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P-76  Offering an alcohol drink service in a hospice: its meaning for patients
  1. Bridget Taylor1,2
  1. 1Sir Michael Sobell House, Oxford, UK
  2. 2Oxford Brookes University, Oxford, UK

Abstract

Offering an alcoholic drink to patients before their lunch and evening meal is an established service in many hospice in-patient and day service units. The appropriateness of this long-established service at Sobell House has recently been a point of discussion among staff. Concerns have been expressed about the appropriateness of promoting alcohol, and its potential for harm. These discussions prompted an evaluation of this service from the patients’ perspective.

A patient experience survey was conducted during January 2016, which included several questions about this alcoholic drink service. Every patient attending day service was invited to complete an anonymous questionnaire on their experience of the care received. The same questionnaire was given to patients on the ward (or their family member if they were unable to complete it), and posted to a random sample of community patients. A total of 71 completed questionnaires were returned, giving a response rate of 33%.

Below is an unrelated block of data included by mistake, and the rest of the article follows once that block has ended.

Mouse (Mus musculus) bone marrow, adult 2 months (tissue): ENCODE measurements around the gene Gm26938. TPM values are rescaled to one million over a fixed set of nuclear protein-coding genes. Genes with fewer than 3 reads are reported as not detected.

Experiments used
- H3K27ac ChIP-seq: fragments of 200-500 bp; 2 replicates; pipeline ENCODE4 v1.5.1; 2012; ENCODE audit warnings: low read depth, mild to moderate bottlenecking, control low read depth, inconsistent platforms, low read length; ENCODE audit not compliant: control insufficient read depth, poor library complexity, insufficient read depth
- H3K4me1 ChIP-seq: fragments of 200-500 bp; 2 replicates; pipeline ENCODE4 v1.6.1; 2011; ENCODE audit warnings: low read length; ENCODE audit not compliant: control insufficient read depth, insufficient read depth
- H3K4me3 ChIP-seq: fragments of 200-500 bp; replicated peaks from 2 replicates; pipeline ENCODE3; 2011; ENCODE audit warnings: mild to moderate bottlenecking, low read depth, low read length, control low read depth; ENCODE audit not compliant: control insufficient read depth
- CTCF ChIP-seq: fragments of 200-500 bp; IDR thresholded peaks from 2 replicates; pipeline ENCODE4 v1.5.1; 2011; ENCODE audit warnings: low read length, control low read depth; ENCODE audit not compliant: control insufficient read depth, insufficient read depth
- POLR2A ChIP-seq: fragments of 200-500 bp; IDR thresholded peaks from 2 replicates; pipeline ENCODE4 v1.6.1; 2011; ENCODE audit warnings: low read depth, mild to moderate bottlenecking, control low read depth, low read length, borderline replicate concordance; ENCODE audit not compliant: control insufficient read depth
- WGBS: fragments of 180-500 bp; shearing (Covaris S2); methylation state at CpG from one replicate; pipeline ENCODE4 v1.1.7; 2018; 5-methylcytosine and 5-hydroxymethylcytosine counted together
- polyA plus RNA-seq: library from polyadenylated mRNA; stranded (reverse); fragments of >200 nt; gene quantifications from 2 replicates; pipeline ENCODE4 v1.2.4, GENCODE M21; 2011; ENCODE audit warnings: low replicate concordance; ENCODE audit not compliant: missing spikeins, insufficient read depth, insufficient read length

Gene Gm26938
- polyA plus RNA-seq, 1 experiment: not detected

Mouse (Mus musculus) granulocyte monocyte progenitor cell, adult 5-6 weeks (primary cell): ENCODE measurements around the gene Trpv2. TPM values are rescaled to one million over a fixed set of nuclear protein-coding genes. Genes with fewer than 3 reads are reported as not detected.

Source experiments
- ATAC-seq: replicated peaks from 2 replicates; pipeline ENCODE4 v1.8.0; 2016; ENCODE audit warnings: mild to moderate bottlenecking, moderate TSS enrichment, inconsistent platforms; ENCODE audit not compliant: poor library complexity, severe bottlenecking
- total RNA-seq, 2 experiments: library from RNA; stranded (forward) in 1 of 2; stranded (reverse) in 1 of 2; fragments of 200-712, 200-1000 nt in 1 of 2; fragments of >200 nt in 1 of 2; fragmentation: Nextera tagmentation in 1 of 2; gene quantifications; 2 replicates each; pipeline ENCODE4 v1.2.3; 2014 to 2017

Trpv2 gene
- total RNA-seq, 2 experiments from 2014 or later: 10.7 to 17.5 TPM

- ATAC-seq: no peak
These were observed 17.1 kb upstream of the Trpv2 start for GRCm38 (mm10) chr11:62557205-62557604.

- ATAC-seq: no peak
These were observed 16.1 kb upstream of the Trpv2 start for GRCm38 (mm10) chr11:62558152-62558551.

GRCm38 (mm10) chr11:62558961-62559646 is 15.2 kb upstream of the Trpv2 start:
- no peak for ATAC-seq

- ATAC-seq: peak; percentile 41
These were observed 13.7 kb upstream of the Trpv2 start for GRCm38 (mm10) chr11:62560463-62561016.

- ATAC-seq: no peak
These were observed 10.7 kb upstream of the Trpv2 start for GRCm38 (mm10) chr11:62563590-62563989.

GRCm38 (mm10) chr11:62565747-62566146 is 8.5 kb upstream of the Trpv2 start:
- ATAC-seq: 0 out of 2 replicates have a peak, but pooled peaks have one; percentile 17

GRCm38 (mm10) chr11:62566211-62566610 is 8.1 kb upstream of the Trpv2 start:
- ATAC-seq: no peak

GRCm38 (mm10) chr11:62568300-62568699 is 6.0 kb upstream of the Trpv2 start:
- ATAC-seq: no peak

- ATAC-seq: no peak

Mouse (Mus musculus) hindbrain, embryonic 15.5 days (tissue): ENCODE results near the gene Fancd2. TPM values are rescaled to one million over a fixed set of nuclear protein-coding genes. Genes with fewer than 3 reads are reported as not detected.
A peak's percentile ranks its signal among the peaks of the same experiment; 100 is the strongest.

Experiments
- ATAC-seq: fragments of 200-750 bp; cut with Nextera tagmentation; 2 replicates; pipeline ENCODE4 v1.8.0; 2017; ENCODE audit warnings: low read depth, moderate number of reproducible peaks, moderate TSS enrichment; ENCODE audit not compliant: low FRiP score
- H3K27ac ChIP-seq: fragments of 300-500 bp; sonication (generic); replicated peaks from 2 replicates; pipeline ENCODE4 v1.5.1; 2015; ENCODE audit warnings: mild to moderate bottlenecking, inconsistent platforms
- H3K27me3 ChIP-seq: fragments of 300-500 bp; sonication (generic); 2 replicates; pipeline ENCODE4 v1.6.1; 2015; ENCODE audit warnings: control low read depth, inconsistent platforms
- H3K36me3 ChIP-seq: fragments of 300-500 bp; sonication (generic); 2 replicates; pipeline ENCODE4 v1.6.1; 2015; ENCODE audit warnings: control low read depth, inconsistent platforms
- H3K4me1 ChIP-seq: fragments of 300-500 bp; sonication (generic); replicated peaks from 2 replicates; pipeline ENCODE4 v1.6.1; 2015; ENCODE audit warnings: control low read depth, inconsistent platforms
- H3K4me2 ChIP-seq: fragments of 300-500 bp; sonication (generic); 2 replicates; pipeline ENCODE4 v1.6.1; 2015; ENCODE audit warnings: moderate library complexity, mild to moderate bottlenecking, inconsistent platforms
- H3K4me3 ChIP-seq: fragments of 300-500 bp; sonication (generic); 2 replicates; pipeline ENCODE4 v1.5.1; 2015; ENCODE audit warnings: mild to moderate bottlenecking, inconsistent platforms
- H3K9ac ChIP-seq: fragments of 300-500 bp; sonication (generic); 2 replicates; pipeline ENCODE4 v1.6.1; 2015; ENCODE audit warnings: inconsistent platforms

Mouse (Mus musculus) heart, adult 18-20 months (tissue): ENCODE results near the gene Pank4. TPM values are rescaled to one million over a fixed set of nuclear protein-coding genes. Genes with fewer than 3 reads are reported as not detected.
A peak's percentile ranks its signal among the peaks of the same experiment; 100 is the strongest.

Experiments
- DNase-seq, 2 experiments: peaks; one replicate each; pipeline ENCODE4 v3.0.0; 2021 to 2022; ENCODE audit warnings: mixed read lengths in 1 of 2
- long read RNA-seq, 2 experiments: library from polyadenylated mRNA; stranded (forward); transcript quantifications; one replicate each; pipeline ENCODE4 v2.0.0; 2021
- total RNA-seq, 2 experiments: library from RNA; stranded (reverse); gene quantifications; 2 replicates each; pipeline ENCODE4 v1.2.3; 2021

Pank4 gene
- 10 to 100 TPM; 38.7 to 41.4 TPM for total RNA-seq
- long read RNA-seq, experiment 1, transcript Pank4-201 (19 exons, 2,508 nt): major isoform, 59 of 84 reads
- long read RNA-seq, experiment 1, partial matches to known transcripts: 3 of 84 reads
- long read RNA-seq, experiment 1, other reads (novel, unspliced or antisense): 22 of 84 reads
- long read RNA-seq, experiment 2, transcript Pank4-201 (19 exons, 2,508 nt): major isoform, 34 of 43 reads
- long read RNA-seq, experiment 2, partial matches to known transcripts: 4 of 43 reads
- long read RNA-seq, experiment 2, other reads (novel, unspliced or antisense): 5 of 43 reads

The response to this survey has shown that the alcoholic drink service is valued by both users and non-users. 59% of respondents explicitly endorsed the value of the service. Of the remainder, all except one were equivocal or did not comment. Respondents describe it as a valued service, which provides social benefits and a sense of normality in an institutional environment. It is also seen to convey a sense of valuing the individual as a person rather than a patient.

This survey provides evidence for the value of an alcoholic drink service for patients. As a result, the hospice is clearer about its benefit and more aware of potential concerns. An action plan has been developed to respond to patients’ concerns about its cost to the charity, and to ensure that quality non-alcoholic drinks are also available.

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